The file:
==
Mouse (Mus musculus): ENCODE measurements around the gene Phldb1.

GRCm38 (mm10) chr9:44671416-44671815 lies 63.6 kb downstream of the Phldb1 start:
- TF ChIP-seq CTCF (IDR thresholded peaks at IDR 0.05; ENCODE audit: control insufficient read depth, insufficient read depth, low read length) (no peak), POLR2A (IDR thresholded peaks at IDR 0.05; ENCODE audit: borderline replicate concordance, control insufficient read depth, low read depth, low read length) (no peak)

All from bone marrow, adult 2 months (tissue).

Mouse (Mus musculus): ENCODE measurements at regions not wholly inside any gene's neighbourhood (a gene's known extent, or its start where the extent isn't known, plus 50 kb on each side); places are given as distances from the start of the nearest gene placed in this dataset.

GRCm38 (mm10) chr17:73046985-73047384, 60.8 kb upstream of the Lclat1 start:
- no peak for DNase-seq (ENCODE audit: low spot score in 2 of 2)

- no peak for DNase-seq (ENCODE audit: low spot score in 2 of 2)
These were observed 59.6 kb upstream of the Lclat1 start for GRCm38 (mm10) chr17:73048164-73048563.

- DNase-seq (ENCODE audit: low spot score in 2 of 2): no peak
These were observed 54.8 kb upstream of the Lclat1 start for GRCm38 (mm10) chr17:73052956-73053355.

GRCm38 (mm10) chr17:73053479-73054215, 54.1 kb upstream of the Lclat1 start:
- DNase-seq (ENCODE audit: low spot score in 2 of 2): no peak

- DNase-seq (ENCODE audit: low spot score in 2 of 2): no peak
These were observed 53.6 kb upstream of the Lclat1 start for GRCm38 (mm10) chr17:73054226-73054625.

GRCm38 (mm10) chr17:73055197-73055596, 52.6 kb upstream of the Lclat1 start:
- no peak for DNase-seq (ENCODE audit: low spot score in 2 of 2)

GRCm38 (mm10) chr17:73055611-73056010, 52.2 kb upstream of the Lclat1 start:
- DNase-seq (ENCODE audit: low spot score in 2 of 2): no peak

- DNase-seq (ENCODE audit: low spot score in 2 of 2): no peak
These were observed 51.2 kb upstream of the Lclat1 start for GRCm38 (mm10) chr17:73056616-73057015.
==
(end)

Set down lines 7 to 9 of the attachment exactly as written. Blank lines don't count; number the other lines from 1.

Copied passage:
- no peak for DNase-seq (ENCODE audit: low spot score in 2 of 2)

- no peak for DNase-seq (ENCODE audit: low spot score in 2 of 2)
These were observed 59.6 kb upstream of the Lclat1 start for GRCm38 (mm10) chr17:73048164-73048563.